Climate change has become a global issue and residents of countries across the world are beginning to stand up and voice their opinions on perceived lack of action. The constant back and forth between world superpowers over the issue turned it in to a problem that many governments are too willing to place far down their list of priorities.
Global warming is happening because carbon dioxide and other gases produced by humans are collecting in the atmosphere, causing the world to slowly heat up. The effects of the problem are already beginning to show, with world temperatures rising in the past 50 years at the quickest rates ever recorded. Issues caused by the problem are likely to affect our water resources, agricultural capabilities, energy supplies, transportation and ecosystems.
On the 21st of September 2014, in over 200 locations worldwide, thousands of people came out to protest at lack of global action, with a 310,000 strong rally in New York attended by UN secretary general Ban Ki-Moon. These demonstrations wanted countries to cut carbon emissions, but the question is did any world leaders take notice? Will they make a change?
Next year the United Nations will meet in Paris to discuss a plan for a global agreement on climate change. For the first time in 20 years it is expected that countries, including the worst offenders for carbon emissions, will make a binding legal agreement on how to make a change.
The problem that is expected to happen at the conference is that superpowers such as the USA, India and Russia will make unreasonable demands for emissions allowances. In preparation for this, Mr Moon tried to organise an informal discussion on the 26 September 2014, but many world leaders failed to attend. Are countries not taking the issue seriously enough? What are the best solutions to the problem? Will the Paris conference make a difference?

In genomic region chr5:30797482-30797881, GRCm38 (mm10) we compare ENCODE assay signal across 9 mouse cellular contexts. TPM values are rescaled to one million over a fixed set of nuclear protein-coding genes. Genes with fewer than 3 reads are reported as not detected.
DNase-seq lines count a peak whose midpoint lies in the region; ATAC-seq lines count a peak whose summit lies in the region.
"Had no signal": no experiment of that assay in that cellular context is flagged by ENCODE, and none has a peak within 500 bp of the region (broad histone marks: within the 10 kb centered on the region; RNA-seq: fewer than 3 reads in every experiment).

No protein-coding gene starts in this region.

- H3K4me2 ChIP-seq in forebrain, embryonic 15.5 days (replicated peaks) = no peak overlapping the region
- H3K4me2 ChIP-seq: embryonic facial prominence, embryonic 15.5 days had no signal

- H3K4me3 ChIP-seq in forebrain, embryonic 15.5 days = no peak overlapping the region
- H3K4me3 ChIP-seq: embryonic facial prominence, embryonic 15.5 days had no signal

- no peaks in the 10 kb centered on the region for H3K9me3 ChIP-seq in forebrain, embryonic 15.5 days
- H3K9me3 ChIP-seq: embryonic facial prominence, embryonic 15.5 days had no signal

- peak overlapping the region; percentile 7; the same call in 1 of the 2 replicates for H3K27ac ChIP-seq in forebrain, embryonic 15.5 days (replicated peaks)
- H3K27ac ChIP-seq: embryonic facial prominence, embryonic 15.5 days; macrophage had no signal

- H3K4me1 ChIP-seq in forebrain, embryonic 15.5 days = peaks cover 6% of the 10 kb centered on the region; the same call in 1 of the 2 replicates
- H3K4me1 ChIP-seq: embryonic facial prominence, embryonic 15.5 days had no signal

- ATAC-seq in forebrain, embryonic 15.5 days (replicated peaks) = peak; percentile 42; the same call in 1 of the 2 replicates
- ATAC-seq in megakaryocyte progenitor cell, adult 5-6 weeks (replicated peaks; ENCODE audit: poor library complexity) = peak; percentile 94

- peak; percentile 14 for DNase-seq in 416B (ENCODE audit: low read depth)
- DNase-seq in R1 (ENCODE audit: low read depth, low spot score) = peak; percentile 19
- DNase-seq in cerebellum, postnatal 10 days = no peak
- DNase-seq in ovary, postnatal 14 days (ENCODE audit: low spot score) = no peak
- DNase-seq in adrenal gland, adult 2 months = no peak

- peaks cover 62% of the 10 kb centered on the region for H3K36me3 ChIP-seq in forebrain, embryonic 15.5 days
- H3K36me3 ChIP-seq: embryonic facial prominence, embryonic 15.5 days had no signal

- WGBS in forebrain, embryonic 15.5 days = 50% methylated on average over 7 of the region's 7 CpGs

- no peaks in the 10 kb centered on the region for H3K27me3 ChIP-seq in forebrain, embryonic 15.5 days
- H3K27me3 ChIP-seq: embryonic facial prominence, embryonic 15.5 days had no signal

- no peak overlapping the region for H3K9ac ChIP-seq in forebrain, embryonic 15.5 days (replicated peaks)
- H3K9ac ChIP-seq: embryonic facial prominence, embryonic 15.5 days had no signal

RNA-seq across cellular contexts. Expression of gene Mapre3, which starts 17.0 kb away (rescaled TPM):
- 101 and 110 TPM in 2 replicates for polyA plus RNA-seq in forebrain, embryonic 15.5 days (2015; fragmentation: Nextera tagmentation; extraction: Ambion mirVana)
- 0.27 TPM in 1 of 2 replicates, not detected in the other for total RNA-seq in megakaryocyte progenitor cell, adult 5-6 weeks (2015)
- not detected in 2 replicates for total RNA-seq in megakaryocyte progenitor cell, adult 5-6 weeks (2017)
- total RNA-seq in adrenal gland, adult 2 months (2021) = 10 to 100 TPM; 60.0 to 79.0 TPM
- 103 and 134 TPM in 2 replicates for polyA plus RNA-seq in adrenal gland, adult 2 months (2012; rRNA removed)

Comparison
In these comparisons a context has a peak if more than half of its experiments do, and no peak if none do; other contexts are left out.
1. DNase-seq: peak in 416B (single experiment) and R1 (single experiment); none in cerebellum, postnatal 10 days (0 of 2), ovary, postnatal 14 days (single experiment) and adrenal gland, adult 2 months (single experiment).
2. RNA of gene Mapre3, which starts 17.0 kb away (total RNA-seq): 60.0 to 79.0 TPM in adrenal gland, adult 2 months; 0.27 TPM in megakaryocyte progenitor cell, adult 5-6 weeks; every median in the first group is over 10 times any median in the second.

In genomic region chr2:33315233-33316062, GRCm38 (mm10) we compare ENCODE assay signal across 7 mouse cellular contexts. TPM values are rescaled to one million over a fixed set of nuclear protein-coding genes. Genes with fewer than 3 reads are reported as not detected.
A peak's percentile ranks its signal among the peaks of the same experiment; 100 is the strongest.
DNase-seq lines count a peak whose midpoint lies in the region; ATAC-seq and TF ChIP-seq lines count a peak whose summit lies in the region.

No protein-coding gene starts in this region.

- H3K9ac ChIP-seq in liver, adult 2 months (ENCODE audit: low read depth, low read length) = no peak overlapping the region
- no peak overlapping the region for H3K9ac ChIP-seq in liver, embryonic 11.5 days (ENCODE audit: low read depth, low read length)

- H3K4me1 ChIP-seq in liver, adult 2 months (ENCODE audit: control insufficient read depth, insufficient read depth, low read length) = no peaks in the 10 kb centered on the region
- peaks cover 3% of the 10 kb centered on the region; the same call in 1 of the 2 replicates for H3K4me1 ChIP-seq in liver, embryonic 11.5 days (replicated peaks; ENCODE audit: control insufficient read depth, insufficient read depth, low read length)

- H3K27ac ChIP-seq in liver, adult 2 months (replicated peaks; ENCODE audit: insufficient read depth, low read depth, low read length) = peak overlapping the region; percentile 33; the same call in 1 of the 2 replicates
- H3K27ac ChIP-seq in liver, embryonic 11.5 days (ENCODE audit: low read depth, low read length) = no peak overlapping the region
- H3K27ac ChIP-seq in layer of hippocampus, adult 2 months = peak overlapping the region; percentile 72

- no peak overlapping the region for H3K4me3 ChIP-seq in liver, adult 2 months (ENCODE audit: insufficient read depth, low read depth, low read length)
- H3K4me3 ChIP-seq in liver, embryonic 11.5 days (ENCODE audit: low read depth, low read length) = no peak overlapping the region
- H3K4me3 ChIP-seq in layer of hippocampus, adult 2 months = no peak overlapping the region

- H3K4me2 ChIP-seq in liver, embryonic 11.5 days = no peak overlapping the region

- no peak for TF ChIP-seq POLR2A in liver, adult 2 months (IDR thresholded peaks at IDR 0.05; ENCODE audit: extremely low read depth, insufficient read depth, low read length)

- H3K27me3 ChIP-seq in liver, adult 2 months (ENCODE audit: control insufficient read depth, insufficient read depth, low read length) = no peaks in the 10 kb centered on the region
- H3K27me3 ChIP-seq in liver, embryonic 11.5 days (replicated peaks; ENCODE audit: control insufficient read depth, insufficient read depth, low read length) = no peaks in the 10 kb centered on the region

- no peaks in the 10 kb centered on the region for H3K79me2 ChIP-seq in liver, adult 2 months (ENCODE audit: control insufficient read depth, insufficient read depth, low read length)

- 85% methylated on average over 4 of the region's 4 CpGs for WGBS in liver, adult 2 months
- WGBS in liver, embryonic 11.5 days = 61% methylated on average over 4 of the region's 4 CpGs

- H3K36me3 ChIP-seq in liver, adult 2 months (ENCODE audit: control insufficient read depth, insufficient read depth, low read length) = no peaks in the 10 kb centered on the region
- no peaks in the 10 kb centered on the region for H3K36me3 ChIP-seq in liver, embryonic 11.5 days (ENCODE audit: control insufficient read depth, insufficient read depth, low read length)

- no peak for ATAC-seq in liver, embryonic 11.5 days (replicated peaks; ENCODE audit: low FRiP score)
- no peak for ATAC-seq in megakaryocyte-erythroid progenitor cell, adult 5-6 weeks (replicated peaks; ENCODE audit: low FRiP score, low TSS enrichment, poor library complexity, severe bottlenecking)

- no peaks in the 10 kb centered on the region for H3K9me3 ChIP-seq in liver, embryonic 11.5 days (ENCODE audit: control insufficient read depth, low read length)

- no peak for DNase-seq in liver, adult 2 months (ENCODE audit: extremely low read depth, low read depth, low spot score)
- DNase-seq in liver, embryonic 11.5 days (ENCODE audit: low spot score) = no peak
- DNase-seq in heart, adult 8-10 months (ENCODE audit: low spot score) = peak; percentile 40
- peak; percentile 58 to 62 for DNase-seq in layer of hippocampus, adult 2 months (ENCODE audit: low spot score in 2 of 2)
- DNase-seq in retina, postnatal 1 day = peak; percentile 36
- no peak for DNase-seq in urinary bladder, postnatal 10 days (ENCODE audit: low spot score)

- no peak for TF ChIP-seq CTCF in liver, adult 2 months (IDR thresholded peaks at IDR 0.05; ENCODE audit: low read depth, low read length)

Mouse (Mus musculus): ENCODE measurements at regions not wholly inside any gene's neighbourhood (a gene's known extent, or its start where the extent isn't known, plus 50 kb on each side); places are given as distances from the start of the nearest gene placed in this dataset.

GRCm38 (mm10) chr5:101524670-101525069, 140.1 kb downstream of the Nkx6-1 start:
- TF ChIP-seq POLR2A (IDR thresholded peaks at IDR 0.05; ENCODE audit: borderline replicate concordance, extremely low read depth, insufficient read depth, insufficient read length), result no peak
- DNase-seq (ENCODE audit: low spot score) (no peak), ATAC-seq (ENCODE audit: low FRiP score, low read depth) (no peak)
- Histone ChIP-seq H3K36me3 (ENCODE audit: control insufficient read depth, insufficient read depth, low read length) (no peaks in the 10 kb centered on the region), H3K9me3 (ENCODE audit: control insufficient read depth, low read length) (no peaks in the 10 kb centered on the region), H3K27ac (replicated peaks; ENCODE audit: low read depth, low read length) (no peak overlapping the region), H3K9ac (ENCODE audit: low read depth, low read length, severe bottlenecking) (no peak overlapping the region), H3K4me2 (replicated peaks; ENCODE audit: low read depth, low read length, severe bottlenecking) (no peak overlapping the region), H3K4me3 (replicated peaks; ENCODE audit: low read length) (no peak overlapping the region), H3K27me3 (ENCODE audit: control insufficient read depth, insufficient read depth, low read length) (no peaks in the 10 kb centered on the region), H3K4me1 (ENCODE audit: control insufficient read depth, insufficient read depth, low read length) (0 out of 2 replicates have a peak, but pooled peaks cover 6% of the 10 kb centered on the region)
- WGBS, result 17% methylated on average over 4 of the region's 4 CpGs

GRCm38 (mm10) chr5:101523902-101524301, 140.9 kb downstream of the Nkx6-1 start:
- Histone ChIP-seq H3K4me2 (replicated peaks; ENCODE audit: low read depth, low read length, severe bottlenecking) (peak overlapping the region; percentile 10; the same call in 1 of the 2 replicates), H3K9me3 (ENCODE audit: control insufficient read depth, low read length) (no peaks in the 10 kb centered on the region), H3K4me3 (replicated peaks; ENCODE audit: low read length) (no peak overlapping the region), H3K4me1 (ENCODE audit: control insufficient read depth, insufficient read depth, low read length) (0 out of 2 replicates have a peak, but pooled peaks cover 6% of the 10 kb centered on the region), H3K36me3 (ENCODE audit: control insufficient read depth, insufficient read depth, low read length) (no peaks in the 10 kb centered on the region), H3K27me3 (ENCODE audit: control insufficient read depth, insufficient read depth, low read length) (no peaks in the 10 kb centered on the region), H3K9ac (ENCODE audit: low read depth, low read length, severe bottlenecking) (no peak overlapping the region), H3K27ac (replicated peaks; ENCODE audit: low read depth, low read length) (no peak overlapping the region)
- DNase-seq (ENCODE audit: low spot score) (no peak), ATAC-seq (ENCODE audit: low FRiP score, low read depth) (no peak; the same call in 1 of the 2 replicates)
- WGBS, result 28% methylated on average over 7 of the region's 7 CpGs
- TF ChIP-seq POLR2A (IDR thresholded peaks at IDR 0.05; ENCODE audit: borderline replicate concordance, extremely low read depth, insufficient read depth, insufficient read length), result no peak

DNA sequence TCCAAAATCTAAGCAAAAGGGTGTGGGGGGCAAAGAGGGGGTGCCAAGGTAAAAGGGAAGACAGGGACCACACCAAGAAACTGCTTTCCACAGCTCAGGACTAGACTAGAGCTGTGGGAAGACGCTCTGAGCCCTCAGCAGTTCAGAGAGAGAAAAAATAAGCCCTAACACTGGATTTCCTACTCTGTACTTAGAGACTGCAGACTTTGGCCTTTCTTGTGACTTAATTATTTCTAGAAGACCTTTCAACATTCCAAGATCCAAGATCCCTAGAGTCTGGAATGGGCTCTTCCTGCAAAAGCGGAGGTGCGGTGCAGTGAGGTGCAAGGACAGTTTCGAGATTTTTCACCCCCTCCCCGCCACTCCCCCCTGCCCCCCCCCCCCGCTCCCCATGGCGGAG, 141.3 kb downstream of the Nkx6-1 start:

In the end, it is in the hands of the people of the world to make sure their governments are taking it seriously. For instance, in the UK, voters must make sure that a dedication to climate change is in the winning party’s manifesto at the 2015 general election.
Climate change is not an impossible problem, there are technologies being developed all the time which will harness natural resources to create energy. Wind farming, solar power and hydroelectricity are underused; it is a global dedication to change which is needed to move away from fossil fuels.
Whether or not the Paris conference has a positive outcome, or leaves the worst culprits of carbon emission in a position to continue poisoning the earth remains to be seen.
I am not sure about this subject. People have been talking about global warming over the last decade or so and although it is a problem but the effects of this is being exaggerated.
I agree with Sameh on this one, I feel like we’re constantly being told of the terrible effects of climate change but never seem to be experiencing it. As far as I can tell the weather has remained mild year round, with the exception of the cold winter in 2010.
I think you are both expecting to see something straight away, when in fact the process is slow. Huge chunks of ice are melting at the poles and if we don’t make a change to our lifestyle flooding will threaten our race’s own existence.
Agreed, the short term thinkers and pessimists are not really looking at the evidence. We are killing our world slowly, even if we may not see the full force of climate change – our grandchildren, or their children, may well do. We have to think about the future.
We should be thinking about problems that are affecting us currently, not something that will happen in 100 years! You might think I’m short-sighted, but at the end of the day our ancestors didn’t really think about us – and we’re just fine.